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thinking about building a Warmoth

Discussion in 'Basses [BG]' started by neptoon, May 2, 2003.


  1. neptoon

    neptoon

    Jul 25, 2000
    summerville, sc
    man, all you guys talking about all this cool warmoth stuff really has me thinking about building a jazz...it seems like when i'm not playing my zon with the band, i'm picking up the guitar player's MIM jazz anyway.....this gig hardly calls for the curbow or thumb 6 stringers....at any rate, i swung by the thrift shop and saw this:


    [​IMG]

    jotoba top (actually, just a thin laminate, but hey, it's pretty!) on mahogany

    [​IMG]

    goncalo alves neck ( :eek: ) w/ a pau ferro board


    i have no clue how that combo would sound, but there is no way it would sound bad with a u-retro (since it's a dinky jazz body, it has the rear route) and a pair of barts ;) hee hee this stuff is cool! heck, i've already planned like 4 or 5 j-basses. i'm a fiend :bassist:

    whatcha think?
     
  2. neptoon

    neptoon

    Jul 25, 2000
    summerville, sc
    here's a shot of the fron of the neck:

    [​IMG]
     
  3. arose11

    arose11

    Sep 30, 2002
    Kalamazoo, MI
    go for it dude
    tell us how it turns out
     
  4. Nino Valenti

    Nino Valenti Commercial User

    Feb 2, 2001
    Staten Island NYC
    Builder: Valenti Basses
    PErsonally, that's alittle too exotic for me but it's REAL fun & a really good learning experiece building a Warmoth bass. I'm curently building one that I put off for a while cause I'm a Lazy ba......

    ....um, person. ;)

    Here is the link to some pictures.

    http://www.talkbass.com/forum/showthread.php?s=&threadid=71137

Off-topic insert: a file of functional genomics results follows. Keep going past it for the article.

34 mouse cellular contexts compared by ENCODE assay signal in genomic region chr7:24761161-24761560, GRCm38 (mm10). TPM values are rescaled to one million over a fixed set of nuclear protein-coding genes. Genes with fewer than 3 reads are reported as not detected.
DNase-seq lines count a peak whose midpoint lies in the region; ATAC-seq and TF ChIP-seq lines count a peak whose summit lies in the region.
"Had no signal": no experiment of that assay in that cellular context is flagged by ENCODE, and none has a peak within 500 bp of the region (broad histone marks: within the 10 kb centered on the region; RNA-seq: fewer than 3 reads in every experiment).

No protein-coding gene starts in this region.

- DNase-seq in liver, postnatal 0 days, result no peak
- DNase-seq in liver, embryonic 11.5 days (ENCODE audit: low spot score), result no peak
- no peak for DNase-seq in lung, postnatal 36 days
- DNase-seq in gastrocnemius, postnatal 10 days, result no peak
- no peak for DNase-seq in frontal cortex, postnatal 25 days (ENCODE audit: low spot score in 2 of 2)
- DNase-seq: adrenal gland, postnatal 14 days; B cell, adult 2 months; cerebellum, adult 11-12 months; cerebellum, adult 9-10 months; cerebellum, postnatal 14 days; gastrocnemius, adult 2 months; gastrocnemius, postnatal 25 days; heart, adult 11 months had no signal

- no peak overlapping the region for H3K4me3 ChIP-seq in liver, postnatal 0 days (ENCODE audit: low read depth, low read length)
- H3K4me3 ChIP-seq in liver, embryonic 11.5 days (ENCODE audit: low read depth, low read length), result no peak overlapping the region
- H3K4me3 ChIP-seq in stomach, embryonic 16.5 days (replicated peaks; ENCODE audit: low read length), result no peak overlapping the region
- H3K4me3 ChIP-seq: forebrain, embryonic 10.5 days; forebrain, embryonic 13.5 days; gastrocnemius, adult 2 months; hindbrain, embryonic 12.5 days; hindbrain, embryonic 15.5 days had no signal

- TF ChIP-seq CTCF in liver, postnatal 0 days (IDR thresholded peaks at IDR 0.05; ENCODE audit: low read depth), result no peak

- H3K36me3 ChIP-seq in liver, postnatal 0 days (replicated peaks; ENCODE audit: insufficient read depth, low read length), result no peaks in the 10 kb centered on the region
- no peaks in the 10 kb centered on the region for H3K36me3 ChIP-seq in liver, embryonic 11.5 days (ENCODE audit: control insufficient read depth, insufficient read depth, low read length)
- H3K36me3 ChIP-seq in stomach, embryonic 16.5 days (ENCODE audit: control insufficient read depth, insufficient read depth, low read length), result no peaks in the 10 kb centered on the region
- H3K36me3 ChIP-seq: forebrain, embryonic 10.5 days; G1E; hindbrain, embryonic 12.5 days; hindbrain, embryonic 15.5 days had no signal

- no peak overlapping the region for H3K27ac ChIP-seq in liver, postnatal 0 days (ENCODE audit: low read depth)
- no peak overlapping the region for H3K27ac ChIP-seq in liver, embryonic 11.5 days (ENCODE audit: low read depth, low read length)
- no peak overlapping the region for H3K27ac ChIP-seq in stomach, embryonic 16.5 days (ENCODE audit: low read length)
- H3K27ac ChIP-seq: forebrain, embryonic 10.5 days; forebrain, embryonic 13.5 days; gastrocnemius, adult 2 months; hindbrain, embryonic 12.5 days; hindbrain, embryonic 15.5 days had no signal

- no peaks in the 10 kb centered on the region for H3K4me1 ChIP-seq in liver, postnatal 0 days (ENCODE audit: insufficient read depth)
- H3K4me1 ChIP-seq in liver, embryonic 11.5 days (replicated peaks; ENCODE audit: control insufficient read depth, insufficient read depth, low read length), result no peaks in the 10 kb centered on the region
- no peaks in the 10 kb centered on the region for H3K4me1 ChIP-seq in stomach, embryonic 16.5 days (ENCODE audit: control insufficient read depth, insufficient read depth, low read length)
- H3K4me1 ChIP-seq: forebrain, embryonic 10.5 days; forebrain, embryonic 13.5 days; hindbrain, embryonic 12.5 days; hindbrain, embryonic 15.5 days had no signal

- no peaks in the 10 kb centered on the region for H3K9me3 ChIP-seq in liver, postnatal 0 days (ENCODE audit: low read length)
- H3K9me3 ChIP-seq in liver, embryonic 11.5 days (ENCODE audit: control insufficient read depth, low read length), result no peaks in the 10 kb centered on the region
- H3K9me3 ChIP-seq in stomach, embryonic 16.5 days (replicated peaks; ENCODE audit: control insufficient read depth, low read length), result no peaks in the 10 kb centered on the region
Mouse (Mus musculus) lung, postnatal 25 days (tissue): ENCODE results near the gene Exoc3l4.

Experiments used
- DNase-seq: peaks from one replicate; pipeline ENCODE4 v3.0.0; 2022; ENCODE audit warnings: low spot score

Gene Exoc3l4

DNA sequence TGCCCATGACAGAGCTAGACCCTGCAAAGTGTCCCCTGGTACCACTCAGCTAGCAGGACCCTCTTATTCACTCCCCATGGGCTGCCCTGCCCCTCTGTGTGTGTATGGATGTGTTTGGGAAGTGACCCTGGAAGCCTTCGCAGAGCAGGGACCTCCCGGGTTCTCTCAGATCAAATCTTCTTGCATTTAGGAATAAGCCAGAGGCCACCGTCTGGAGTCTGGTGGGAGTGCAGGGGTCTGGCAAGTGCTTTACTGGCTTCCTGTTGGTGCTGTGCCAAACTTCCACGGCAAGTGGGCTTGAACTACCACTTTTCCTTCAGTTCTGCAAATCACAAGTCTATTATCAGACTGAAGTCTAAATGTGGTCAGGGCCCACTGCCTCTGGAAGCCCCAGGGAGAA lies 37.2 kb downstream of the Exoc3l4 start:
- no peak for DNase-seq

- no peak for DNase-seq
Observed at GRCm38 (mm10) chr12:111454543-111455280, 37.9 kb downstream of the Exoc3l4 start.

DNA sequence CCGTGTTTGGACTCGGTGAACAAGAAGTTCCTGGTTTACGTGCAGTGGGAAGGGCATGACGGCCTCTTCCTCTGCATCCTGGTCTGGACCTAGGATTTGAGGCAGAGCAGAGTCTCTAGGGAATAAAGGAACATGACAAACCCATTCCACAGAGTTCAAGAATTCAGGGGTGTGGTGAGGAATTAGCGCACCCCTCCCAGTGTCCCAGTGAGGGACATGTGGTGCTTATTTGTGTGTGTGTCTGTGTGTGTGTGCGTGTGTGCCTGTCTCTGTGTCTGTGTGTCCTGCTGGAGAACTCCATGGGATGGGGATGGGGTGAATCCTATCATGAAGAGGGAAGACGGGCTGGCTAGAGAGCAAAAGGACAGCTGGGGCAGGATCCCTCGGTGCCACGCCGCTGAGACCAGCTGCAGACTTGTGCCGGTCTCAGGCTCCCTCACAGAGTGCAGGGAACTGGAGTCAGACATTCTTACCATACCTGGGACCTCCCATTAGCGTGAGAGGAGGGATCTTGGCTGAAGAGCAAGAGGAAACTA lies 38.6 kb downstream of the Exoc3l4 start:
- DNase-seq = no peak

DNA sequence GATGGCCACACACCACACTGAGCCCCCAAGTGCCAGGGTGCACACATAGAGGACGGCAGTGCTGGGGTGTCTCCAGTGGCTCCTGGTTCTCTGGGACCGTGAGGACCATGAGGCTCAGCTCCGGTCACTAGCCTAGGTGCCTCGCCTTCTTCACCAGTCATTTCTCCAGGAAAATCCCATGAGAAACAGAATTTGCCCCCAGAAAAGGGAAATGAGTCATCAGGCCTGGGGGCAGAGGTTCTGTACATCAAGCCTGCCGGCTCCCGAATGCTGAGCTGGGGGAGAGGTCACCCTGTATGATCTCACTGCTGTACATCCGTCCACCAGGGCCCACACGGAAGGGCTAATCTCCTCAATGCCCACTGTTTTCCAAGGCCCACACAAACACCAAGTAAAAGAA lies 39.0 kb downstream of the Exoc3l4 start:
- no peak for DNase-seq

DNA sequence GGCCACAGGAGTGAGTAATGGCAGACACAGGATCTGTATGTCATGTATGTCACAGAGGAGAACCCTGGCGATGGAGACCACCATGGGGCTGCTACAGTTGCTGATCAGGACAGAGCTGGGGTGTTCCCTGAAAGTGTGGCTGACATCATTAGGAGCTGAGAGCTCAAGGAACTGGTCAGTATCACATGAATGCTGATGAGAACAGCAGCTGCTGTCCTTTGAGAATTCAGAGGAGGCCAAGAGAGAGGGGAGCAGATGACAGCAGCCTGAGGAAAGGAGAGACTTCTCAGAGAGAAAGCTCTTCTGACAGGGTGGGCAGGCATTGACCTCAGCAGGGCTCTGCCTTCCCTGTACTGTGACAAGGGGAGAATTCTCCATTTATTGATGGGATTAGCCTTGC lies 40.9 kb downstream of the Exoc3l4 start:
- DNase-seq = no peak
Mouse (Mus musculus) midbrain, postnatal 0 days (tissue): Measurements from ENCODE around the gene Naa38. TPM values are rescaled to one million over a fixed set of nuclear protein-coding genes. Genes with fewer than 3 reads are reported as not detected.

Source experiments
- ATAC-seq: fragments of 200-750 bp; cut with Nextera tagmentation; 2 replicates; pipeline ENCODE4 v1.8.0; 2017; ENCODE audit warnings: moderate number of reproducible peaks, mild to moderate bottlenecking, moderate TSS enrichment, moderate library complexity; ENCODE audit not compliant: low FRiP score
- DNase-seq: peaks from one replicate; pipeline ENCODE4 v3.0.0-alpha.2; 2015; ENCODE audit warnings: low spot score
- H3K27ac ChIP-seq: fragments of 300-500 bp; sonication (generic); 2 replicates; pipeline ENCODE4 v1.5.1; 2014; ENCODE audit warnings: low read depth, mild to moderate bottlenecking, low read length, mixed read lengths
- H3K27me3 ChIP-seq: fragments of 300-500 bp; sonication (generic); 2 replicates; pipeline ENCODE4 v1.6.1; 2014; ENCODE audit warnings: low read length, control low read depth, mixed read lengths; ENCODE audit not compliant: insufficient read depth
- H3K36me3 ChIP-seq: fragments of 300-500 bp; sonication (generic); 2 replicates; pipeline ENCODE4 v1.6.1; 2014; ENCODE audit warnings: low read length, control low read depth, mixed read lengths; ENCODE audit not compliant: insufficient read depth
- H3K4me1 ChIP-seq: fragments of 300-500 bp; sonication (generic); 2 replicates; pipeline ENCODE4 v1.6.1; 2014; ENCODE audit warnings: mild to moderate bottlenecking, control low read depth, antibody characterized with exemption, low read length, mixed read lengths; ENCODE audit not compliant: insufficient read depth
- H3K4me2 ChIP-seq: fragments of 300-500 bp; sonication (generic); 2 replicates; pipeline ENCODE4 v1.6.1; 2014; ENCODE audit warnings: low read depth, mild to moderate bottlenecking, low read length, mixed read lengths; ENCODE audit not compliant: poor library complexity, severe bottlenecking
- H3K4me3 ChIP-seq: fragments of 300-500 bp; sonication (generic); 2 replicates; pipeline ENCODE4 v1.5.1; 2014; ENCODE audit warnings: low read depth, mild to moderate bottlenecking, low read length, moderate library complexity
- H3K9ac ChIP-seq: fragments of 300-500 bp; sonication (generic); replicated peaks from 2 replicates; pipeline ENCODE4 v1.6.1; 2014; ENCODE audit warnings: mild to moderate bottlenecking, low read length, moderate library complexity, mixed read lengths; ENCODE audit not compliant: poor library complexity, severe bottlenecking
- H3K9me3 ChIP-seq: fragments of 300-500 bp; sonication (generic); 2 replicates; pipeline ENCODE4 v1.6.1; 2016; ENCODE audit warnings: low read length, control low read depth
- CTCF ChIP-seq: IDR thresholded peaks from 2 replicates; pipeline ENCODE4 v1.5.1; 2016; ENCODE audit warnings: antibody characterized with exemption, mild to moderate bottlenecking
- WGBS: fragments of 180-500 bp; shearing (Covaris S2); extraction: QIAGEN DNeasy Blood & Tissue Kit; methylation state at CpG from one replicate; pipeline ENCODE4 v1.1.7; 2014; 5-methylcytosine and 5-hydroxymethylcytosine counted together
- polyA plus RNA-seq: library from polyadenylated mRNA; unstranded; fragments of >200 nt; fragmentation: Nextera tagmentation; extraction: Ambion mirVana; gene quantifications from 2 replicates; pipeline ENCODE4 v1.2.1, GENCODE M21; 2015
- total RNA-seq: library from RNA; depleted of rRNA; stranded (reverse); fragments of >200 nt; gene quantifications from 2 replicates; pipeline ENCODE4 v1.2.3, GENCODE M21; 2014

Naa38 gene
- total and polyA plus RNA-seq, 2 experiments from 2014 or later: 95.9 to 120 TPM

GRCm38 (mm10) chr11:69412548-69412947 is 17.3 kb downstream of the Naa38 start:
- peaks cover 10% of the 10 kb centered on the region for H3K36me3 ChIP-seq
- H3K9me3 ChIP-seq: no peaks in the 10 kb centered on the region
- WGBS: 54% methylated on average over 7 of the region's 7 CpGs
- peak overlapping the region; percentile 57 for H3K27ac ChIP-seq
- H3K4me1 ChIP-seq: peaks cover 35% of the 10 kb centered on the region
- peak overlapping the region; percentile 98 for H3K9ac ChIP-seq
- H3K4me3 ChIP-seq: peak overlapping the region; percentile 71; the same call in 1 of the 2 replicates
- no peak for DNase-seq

The pictures of the neck are gone. :( I should of saved them on my hard drive. It's a Maple neck with rosewood board & Koa laminated headstock. I think After I build it, I'm gonna try to sell it. (hint, hint) :):p
     
  5. Nino Valenti

    Nino Valenti Commercial User

    Feb 2, 2001
    Staten Island NYC
    Builder: Valenti Basses
    I was looking over the Warmoth site & if I were to built another one, it would be:

    <img src="http://www.warmoth.com/thrift/bodies/images/d59A.jpg"><img src="http://www.warmoth.com/thrift/bodies/images/d59B.jpg">
    <img src="http://www.warmoth.com/thrift/necks/images/d5n61A.jpg">
    <img src="http://www.warmoth.com/thrift/necks/images/d5n61B.jpg">

    To keep it cost effictive, I would apply an oil finish to the neck & body.
     
  6. neptoon

    neptoon

    Jul 25, 2000
    summerville, sc
    that's a really sweet quilt top...it looks a lot like the top on that blue bubble quilt benavente vortex. daddy like ;)
     
  7. arose11

    arose11

    Sep 30, 2002
    Kalamazoo, MI
  8. How much did everyones warmoth cost them?
     
  9. Umm, Let's just say $1000...finished in the case w/ a strap. That's a good way to put it. Not a rediculous amount, it was spread out over about a year of buying parts. Plus, I got to set it up exactly how I want. That's invaluable. Set the string spacing uneven (little idea I had) for easier access, string height in nut for the E String is 0.008" lower than the rest (another idea).

    [​IMG]

    BTW, I've been A/Bing this against my other stable of basses...and it still smokes like a tire fire.
     
  10. arose11

    arose11

    Sep 30, 2002
    Kalamazoo, MI
    i love that bass tufnuts, very nice.
     
  11. James Hart

    James Hart

    Feb 1, 2002
    toms_river.nj.us
    Endorsing Artist: see profile
    but a tobacco burst or amber stain to body and headstock would kill!!!!
     
  12. Hmm, interesting. How uneven did you make the string spacing, and what advantage does this provide?
     
  13. Nino Valenti

    Nino Valenti Commercial User

    Feb 2, 2001
    Staten Island NYC
    Builder: Valenti Basses
    I was thinkong the same thing.
     
  14. JPJ

    JPJ

    Apr 21, 2001
    Chicago, IL
    Chosing the materials for your own "parts bass" can be a ton of fun, and if done correctly, should result in a very nice bass that is of equal or superior quality and value as something you'd get off the rack. I recently worked up a vintage jazz of my own, although I had all of the work professionally done. I got my parts from USA Custom Guitars, used Sadowsky electronics, and had Mike Lull throw everything together. Check out the results: First bass project

    I was able to finish my project for well under $2,000, but I also used, in my opinion), all of the abvolute best vendors at each stage of the process. If you don't go all out and if you can do a lot of the work yourself, you should be able to save a good deal more, making the project that much better!